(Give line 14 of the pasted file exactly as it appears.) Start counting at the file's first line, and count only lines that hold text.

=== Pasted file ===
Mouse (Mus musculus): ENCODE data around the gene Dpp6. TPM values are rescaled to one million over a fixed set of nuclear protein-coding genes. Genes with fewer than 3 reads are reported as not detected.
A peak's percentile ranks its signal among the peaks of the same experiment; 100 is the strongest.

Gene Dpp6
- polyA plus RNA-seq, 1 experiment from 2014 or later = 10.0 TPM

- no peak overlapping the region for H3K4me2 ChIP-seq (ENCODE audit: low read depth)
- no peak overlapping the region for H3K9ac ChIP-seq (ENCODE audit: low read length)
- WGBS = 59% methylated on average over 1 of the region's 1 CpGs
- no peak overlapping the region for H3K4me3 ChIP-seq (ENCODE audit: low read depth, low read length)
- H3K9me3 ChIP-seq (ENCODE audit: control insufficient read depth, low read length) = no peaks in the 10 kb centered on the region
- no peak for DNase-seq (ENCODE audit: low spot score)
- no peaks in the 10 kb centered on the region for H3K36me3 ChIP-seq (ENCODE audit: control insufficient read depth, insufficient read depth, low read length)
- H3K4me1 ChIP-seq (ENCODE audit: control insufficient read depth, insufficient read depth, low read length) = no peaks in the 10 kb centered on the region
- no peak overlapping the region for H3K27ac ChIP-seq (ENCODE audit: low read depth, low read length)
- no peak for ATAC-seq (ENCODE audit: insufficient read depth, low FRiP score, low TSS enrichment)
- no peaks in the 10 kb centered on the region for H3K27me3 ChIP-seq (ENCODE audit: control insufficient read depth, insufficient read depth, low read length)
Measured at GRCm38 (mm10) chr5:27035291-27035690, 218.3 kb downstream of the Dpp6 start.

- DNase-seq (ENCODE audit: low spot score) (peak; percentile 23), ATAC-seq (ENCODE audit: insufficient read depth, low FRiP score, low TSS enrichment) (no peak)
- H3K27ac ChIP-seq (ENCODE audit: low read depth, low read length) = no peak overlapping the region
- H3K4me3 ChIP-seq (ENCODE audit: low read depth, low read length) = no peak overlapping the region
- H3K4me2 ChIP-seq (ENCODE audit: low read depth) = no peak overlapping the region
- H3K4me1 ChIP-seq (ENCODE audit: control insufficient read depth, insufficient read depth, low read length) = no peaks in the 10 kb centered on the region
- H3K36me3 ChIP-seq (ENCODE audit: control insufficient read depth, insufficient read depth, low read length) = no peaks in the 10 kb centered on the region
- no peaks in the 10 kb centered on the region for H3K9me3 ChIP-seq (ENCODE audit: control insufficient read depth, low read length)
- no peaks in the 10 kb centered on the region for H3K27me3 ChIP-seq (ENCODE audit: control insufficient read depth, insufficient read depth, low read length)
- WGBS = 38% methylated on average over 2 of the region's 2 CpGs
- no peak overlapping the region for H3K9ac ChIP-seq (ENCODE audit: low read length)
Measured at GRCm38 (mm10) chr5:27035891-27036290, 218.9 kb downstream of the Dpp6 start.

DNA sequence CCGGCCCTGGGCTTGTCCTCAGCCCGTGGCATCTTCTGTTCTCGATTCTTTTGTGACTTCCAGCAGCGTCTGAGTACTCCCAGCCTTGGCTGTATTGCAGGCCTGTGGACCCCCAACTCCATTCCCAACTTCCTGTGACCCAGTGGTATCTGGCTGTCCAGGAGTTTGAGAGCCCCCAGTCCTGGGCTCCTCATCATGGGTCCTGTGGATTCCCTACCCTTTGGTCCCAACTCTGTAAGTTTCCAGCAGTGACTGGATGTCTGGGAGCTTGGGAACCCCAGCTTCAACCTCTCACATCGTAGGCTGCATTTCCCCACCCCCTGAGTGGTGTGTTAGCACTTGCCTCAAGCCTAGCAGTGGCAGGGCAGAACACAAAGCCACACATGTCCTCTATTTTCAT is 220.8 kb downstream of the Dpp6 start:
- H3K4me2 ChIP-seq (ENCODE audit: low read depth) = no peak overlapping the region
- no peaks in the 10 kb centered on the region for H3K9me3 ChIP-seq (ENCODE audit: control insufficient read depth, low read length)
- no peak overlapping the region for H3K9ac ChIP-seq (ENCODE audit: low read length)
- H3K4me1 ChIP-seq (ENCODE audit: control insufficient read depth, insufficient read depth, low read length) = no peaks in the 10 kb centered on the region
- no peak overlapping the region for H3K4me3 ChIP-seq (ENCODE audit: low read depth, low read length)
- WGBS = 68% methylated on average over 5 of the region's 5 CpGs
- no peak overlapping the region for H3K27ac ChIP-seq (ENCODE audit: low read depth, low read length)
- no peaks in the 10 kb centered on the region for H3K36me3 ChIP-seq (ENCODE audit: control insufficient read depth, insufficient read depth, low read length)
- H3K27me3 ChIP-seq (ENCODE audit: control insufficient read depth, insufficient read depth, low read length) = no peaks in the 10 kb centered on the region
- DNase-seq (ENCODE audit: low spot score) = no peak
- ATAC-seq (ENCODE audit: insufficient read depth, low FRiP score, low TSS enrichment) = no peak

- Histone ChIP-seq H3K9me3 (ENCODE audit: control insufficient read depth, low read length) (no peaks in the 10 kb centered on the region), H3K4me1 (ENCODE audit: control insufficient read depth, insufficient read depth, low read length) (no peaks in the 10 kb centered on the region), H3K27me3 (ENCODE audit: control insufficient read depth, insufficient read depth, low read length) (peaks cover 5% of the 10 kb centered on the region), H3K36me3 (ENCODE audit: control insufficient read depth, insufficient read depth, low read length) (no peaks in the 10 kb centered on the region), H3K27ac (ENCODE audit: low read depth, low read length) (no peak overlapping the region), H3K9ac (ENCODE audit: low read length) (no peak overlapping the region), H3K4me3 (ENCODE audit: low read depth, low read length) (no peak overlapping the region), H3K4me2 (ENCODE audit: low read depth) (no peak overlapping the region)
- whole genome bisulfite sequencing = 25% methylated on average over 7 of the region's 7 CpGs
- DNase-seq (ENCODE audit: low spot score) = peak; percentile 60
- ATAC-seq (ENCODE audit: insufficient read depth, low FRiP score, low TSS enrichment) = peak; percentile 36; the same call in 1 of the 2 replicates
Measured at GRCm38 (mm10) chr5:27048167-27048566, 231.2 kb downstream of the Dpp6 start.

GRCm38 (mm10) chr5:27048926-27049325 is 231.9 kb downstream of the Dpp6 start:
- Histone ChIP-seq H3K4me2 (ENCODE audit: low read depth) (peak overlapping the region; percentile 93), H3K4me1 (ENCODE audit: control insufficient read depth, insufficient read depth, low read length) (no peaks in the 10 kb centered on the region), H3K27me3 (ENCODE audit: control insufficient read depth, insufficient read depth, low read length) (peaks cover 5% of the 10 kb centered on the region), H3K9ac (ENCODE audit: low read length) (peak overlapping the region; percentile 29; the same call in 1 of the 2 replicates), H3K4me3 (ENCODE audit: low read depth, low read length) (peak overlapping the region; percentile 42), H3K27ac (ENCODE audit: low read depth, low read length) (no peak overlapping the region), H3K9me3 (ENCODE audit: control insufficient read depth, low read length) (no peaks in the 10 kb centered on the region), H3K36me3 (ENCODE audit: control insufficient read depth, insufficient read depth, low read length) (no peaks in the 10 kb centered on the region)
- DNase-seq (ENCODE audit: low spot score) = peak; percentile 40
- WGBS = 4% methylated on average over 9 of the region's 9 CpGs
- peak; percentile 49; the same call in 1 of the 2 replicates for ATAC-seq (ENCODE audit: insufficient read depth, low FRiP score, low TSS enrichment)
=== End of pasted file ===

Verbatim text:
- no peak for ATAC-seq (ENCODE audit: insufficient read depth, low FRiP score, low TSS enrichment)